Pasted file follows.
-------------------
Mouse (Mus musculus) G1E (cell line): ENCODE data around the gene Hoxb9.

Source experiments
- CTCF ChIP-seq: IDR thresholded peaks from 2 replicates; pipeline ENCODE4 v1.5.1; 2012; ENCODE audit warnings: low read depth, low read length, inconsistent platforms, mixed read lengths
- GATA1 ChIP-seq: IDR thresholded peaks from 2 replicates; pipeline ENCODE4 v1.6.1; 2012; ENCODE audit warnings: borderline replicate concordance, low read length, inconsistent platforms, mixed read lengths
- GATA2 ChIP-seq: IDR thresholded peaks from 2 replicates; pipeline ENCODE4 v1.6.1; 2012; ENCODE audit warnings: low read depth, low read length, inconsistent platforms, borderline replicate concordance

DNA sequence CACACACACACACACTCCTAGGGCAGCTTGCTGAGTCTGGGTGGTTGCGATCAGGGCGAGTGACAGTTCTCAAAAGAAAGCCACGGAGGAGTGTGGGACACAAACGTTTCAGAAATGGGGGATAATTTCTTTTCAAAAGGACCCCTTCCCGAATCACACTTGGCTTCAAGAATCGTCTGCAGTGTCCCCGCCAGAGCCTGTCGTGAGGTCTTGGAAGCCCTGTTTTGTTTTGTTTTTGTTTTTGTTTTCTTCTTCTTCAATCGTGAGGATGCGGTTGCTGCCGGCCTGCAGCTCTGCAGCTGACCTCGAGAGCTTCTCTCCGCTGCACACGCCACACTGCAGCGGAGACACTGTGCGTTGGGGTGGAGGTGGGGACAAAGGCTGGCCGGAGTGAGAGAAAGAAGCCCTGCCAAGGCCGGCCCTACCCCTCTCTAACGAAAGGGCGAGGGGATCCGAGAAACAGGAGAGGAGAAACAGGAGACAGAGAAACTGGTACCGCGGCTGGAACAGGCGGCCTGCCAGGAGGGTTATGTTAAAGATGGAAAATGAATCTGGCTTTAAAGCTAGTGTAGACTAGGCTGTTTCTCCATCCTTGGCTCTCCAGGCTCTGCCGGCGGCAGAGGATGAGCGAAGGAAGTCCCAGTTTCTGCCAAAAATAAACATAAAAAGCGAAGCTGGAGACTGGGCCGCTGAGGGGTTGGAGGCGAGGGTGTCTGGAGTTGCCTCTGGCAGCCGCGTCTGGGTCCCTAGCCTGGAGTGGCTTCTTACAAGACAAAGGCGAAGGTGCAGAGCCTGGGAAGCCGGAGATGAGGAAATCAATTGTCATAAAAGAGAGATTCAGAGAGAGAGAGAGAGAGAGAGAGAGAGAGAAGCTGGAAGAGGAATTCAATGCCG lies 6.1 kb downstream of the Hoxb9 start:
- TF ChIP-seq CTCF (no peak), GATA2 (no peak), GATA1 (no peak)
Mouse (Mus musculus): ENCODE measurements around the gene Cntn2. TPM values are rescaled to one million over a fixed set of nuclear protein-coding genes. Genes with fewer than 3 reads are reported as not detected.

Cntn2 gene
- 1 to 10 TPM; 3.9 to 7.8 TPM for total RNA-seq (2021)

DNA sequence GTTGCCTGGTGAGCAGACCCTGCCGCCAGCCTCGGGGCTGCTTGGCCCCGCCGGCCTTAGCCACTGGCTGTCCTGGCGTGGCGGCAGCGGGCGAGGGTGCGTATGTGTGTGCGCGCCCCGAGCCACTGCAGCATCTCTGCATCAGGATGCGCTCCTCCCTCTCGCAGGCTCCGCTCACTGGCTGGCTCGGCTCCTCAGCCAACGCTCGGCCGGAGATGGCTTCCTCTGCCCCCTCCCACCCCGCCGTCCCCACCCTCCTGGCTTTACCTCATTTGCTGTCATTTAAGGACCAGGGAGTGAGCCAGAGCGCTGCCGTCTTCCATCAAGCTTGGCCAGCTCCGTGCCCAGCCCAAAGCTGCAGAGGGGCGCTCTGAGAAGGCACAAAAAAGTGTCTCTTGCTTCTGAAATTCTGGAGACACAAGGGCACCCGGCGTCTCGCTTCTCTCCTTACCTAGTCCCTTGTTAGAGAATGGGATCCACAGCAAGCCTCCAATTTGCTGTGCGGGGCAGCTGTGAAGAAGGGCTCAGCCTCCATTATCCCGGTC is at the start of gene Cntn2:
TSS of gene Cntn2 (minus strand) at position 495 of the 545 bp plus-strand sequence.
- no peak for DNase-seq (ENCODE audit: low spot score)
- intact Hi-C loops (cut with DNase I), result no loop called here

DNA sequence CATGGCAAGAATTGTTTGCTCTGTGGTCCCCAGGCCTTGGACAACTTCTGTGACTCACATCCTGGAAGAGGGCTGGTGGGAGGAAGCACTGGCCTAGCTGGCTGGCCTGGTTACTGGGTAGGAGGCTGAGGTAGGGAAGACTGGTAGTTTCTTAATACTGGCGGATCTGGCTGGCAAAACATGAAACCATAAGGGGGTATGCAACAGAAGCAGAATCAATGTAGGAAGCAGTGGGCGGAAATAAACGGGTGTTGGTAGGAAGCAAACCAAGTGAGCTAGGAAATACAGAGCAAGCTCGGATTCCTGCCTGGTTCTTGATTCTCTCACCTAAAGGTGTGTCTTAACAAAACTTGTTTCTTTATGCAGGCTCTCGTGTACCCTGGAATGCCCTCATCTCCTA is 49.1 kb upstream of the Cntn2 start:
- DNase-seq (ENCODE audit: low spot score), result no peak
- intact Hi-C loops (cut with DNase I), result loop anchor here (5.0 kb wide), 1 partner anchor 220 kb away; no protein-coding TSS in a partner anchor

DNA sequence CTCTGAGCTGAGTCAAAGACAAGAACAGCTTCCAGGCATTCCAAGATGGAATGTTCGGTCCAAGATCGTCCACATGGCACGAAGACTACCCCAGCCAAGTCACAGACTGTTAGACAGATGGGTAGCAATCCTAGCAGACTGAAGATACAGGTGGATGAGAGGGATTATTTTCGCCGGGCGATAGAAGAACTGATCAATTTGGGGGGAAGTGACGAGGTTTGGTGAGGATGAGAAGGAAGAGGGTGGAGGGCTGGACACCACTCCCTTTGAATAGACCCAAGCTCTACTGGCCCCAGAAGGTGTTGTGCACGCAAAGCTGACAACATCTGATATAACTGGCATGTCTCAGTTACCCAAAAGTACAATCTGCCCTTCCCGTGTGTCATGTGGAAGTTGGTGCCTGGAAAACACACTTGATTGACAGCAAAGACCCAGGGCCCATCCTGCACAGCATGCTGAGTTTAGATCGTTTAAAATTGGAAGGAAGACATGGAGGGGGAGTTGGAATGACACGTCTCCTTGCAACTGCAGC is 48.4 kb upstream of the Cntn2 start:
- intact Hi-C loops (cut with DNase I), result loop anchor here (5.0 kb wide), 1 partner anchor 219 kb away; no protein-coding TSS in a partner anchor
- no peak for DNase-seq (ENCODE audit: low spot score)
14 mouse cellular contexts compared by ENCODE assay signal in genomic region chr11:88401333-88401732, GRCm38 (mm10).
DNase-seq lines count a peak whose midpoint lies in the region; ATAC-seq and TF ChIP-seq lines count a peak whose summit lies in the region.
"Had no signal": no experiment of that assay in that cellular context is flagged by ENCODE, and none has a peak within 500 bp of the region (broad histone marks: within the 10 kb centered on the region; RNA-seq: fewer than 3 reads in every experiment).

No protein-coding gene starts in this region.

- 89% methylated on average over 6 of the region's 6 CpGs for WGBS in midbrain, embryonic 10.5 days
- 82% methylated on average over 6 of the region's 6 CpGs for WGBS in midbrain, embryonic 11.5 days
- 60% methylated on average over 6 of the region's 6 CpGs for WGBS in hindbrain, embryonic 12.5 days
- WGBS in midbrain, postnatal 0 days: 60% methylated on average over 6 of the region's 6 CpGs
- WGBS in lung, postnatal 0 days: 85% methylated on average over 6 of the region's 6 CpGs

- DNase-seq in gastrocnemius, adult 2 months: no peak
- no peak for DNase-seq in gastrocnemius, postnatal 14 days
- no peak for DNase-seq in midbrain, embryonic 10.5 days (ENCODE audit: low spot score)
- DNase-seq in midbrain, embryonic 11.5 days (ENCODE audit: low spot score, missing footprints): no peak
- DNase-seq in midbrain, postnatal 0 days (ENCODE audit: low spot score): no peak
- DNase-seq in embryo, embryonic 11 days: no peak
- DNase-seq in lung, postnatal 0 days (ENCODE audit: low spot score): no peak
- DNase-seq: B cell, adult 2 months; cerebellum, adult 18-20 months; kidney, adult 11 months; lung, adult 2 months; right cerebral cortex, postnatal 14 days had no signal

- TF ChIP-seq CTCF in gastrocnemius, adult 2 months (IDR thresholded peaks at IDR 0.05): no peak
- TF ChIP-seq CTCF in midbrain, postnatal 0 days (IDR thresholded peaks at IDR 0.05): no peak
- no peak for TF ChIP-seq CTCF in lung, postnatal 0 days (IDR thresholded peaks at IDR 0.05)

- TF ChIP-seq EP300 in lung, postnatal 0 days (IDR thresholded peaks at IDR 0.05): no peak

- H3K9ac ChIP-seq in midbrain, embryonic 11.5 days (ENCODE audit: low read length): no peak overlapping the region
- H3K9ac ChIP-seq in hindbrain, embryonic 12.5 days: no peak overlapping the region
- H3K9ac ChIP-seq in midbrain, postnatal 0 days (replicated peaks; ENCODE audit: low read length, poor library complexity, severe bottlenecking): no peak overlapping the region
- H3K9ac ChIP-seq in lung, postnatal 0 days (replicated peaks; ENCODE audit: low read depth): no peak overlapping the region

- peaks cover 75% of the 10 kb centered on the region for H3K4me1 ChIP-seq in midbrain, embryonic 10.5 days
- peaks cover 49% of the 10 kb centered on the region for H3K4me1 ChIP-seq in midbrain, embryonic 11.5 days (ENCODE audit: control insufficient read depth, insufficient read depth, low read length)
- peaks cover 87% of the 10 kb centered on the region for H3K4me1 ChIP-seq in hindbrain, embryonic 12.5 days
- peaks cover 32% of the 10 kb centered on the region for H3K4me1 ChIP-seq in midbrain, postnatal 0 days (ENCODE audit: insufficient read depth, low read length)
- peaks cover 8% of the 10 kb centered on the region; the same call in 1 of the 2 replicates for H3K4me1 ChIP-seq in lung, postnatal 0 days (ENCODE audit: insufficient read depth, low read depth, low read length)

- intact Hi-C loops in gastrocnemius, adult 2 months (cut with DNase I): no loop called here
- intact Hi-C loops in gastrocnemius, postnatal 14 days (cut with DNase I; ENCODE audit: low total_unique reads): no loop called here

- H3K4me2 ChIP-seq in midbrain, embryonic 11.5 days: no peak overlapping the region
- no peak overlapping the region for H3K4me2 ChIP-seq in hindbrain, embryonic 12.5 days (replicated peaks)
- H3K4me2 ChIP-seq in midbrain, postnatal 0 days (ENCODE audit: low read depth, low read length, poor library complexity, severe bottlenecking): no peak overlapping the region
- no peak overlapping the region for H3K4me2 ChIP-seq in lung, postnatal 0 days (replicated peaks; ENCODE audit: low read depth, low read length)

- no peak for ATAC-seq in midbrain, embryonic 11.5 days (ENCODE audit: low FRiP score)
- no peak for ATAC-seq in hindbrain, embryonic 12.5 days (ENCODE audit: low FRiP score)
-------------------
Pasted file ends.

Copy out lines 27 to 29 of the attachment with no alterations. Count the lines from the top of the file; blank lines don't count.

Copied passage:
- 60% methylated on average over 6 of the region's 6 CpGs for WGBS in hindbrain, embryonic 12.5 days
- WGBS in midbrain, postnatal 0 days: 60% methylated on average over 6 of the region's 6 CpGs
- WGBS in lung, postnatal 0 days: 85% methylated on average over 6 of the region's 6 CpGs